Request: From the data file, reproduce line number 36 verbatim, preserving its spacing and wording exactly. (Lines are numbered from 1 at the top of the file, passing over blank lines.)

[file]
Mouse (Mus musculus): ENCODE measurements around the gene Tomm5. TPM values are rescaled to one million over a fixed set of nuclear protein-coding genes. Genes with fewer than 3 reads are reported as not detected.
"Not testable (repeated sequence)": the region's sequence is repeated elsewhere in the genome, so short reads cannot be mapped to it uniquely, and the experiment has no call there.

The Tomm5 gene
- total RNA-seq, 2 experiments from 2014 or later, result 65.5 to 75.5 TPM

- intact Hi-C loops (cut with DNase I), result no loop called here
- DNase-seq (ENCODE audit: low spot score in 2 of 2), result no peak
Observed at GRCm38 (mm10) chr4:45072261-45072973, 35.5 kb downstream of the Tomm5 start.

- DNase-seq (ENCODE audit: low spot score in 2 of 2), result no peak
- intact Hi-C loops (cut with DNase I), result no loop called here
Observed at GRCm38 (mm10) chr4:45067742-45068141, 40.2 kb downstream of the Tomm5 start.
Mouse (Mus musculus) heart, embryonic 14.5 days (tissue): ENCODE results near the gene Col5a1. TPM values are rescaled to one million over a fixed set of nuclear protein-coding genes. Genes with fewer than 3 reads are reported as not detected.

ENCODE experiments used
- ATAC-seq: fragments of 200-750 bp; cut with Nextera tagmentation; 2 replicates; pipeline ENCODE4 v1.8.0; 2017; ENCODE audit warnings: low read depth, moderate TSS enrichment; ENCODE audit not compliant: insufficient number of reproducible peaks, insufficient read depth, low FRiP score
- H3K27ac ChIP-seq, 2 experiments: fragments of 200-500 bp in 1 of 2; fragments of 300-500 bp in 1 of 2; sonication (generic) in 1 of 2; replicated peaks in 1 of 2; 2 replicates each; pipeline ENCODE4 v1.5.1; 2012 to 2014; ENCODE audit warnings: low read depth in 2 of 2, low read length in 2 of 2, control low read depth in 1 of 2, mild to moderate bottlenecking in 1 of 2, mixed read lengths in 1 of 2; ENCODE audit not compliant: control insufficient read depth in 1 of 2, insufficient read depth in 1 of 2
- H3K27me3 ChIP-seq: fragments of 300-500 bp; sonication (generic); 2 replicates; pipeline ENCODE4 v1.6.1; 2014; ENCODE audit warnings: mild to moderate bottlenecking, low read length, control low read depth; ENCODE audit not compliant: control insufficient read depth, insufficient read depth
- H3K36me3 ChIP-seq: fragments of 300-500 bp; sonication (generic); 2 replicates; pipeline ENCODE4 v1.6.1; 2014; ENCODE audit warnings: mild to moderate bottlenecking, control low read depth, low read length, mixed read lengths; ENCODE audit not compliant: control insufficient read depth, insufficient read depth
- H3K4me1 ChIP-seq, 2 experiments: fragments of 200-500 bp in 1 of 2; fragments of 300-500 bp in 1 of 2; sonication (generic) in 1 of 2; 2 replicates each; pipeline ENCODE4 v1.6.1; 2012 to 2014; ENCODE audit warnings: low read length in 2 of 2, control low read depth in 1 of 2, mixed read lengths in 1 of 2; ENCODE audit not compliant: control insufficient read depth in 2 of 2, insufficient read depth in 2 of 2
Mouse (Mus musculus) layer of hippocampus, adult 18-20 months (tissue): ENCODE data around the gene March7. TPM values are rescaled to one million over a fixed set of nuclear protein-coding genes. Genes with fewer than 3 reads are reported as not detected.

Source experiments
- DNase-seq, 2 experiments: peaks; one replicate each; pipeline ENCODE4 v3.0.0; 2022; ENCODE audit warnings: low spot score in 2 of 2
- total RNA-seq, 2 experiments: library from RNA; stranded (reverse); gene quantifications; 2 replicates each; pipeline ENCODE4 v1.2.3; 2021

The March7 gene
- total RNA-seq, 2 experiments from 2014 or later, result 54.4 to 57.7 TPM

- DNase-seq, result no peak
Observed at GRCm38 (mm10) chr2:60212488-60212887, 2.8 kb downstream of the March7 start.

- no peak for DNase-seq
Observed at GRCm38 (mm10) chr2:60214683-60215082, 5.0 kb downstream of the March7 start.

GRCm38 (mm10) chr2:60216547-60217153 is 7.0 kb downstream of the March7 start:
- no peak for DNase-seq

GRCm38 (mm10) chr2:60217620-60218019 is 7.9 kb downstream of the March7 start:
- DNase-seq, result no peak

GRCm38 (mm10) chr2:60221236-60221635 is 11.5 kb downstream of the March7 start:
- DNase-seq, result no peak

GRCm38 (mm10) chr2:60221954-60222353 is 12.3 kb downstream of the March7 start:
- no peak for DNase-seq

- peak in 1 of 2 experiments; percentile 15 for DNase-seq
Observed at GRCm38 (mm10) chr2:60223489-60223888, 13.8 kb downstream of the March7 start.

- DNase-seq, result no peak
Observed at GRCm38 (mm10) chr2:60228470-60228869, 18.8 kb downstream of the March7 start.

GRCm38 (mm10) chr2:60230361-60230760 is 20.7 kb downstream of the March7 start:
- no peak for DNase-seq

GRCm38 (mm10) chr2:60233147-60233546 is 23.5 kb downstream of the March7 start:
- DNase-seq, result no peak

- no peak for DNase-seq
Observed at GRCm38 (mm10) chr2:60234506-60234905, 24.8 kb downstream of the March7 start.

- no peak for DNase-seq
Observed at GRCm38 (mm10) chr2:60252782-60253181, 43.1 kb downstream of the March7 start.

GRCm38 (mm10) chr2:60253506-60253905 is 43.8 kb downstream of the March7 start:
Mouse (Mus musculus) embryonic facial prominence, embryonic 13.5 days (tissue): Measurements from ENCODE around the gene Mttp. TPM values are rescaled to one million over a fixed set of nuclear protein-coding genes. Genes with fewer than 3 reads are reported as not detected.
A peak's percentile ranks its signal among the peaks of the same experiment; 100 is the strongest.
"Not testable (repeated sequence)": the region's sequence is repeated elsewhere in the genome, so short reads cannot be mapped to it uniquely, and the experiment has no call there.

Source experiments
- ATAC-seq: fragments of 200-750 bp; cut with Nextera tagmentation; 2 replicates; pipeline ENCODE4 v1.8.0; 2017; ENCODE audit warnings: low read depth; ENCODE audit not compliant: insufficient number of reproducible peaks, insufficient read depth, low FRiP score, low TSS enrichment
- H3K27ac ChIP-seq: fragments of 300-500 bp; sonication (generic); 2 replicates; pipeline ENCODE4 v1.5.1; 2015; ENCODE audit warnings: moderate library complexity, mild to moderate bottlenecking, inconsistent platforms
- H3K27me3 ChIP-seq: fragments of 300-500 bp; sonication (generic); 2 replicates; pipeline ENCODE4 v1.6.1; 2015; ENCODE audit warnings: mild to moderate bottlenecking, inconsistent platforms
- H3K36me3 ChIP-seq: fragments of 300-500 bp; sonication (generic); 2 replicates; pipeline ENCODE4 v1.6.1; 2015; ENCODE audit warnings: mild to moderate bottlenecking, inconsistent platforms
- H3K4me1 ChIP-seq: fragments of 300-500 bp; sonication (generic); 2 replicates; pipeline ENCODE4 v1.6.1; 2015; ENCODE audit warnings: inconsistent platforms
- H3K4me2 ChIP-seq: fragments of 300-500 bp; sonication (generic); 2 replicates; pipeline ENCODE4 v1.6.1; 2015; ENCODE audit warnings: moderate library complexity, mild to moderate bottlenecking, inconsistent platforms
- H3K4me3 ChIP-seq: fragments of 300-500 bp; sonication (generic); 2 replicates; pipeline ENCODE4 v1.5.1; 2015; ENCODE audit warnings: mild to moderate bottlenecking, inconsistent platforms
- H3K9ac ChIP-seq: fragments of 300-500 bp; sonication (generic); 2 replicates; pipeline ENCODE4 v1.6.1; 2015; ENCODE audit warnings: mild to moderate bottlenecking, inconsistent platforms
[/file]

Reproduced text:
- peak in 1 of 2 experiments; percentile 15 for DNase-seq